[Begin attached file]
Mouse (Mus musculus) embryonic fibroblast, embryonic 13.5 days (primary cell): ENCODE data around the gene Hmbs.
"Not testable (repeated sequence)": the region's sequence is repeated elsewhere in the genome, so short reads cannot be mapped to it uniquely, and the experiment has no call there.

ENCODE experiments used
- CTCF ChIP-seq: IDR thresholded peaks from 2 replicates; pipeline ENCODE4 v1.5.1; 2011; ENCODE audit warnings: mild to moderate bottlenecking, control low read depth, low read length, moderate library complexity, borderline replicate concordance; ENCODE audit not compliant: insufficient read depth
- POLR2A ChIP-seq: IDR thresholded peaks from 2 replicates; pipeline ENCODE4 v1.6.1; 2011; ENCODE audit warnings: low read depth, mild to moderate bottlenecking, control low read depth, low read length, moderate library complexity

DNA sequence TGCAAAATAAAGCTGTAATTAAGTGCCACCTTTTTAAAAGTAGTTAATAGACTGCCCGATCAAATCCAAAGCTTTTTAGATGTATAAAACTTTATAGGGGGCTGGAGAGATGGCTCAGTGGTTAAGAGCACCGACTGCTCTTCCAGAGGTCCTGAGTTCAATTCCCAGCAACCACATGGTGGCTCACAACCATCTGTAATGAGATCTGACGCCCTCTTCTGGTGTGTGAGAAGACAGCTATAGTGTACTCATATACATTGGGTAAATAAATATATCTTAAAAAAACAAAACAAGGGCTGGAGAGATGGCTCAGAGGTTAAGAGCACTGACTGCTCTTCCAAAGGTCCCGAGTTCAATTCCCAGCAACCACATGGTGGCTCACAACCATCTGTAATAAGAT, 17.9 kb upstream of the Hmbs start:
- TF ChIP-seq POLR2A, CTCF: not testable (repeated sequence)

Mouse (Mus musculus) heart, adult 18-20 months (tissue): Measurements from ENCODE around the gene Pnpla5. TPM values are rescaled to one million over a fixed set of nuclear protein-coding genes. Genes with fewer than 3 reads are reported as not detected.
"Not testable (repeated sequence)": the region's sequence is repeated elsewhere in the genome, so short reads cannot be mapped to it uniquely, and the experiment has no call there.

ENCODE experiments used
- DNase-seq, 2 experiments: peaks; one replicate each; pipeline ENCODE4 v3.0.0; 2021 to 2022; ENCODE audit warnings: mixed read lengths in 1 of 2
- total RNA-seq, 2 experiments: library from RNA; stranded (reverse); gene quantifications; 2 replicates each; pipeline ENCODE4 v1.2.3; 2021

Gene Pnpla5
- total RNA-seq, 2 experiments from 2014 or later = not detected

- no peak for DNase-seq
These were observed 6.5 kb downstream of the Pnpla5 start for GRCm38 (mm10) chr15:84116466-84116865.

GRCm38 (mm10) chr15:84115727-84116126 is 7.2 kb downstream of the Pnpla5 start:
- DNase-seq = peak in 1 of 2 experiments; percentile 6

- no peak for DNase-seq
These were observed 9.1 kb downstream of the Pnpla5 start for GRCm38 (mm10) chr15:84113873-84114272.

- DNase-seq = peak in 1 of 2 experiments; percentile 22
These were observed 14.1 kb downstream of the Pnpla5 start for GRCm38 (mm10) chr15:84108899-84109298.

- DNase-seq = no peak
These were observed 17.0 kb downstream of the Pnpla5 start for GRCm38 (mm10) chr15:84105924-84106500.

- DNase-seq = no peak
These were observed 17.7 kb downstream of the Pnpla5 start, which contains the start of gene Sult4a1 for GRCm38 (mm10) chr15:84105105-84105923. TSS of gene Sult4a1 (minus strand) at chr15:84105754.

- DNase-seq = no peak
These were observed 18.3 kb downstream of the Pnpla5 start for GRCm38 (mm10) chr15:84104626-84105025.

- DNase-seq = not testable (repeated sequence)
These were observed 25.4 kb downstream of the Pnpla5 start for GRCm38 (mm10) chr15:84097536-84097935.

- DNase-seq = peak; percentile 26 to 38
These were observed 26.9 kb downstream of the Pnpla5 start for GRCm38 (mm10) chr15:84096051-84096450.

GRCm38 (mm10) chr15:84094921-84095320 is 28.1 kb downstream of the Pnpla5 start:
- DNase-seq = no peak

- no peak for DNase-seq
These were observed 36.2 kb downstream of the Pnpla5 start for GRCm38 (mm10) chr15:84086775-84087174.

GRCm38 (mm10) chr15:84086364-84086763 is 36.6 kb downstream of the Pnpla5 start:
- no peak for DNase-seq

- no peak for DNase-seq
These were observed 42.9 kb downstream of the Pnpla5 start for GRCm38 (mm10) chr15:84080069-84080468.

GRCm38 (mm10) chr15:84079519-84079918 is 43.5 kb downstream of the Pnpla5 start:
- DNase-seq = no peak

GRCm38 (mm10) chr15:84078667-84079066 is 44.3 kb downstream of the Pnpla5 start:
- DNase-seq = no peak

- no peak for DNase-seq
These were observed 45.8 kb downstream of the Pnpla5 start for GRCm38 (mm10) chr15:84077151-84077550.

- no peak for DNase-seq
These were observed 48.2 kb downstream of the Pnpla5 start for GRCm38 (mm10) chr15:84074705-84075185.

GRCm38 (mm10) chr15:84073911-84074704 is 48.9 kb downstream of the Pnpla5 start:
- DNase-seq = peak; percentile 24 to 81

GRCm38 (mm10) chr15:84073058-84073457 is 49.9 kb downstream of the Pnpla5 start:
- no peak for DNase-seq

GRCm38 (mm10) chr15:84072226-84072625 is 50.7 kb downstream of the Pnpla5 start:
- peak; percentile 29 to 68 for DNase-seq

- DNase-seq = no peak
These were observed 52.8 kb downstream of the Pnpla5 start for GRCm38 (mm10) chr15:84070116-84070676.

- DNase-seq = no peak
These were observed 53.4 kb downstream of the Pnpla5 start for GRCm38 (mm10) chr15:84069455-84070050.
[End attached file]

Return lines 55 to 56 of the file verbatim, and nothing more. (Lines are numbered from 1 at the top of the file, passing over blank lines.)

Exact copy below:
- DNase-seq = no peak
These were observed 52.8 kb downstream of the Pnpla5 start for GRCm38 (mm10) chr15:84070116-84070676.